Thanks, But No Thanks

It's time for me to say, I knew this was going to happen.

On Monday the Los Angeles Times — no right wing rag — reported that despite what candidate Kerry is saying about his planned efforts to internationalize the Iraq (search) occupation, or stabilization force: None of our so-called friends are going to be sending troops to take the place of American troops.

The French love John Kerry. But no, thanks, they won't be sending troops.

The Germans love Kerry. But no, thanks, they won't be sending troops.

The Japanese have 551 troops in Iraq. But they probably won't be sending more.

The Brits have a bunch in Iraq and they don't think it will be possible to send more.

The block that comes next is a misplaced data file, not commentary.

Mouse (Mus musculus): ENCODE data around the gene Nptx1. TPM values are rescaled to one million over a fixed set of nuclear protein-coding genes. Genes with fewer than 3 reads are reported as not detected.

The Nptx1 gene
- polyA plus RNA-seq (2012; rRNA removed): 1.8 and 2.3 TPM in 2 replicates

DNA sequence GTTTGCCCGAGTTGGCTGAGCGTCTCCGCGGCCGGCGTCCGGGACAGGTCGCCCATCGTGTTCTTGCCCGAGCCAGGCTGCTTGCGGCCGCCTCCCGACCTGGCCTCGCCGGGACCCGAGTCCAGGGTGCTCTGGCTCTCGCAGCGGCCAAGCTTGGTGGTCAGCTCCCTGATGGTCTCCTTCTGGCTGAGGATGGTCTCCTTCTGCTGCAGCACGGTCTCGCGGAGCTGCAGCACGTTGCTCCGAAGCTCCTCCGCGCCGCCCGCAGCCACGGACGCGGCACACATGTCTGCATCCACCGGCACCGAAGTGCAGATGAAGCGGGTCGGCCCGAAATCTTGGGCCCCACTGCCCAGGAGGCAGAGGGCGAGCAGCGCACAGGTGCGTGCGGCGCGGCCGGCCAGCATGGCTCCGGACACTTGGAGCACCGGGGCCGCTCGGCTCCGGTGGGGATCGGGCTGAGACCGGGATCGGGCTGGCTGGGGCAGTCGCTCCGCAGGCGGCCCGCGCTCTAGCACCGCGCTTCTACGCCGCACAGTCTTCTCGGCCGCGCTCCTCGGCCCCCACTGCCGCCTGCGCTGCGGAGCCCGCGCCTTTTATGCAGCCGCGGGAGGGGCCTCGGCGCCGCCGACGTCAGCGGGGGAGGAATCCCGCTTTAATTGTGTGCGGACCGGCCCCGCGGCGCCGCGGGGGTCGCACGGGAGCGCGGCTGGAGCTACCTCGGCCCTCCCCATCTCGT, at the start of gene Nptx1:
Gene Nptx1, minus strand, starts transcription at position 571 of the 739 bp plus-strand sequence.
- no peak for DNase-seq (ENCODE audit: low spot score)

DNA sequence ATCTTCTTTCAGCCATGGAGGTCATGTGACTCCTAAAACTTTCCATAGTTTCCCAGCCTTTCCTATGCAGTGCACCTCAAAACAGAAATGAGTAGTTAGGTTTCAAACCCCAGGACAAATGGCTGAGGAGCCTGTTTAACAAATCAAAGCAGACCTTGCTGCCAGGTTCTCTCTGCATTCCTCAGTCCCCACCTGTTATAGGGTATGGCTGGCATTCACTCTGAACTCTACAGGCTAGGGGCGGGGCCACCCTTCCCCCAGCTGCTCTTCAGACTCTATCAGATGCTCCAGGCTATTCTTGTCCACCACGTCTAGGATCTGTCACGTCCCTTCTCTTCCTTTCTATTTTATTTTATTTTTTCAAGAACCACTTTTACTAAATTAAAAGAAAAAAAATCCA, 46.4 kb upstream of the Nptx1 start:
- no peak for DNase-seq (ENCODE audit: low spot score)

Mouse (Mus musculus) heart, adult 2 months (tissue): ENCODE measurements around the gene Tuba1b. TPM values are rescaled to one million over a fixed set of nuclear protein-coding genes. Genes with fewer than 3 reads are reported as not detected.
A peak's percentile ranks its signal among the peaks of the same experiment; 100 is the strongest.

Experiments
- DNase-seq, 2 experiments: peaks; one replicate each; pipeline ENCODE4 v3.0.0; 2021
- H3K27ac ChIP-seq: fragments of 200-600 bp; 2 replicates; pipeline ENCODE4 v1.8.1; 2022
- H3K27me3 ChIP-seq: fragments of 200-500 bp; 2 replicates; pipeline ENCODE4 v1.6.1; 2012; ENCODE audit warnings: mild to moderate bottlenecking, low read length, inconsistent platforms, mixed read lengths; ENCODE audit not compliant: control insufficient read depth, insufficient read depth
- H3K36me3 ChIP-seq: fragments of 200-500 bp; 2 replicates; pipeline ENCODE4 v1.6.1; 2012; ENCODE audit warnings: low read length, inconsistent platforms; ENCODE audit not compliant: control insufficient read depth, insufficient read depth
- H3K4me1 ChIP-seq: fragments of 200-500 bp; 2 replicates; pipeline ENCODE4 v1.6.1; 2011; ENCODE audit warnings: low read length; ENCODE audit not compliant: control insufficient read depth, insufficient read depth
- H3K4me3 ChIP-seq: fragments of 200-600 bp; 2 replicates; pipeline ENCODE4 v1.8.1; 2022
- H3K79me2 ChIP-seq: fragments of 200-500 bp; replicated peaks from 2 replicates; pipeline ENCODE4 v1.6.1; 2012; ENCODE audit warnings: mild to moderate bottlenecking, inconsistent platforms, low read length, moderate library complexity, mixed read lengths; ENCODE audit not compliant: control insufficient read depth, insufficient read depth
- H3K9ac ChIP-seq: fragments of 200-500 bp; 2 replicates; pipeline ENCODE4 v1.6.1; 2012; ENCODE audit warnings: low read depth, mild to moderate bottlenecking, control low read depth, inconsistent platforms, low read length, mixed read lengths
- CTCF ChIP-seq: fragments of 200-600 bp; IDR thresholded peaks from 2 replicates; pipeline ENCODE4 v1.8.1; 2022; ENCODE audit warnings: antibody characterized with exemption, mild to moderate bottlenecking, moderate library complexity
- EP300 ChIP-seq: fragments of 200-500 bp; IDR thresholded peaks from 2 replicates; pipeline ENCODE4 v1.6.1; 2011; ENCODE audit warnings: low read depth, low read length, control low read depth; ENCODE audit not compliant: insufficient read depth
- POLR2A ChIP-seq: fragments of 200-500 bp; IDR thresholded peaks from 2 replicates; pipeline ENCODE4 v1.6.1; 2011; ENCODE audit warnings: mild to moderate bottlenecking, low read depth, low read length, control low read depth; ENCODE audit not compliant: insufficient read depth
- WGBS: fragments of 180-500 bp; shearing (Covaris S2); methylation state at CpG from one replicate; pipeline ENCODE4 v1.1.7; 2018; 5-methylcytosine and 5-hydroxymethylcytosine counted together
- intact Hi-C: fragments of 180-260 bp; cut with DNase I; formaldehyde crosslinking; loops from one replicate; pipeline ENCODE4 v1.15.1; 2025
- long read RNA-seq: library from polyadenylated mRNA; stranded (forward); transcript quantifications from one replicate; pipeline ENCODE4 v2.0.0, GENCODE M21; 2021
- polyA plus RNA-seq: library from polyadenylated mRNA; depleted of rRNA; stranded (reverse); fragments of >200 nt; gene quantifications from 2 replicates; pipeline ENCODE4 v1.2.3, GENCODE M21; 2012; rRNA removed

Now remember, John Kerry has been saying he would internationalize the job in Iraq so that American troops could go home.

Kerry's implied that he would be able to get that done, even though President Bush hasn't. He's suggested that Bush has not been able to internationalize the Iraq effort because he doesn't want to, or because other world leaders hate him so much they refuse to lift a finger to help.

Well, it turns out that they don't like Kerry all that much better than Bush — not enough to help anyway.

It leads to the question: If Senator Kerry plans to do things different in Iraq, and we've just discovered that a major component of that different approach is DOA — a non-starter.

So what's left? How is John Kerry going to be so much different than Bush if it turns out that being nice to the French and Germans isn't going to change things at all?

That's My Word.

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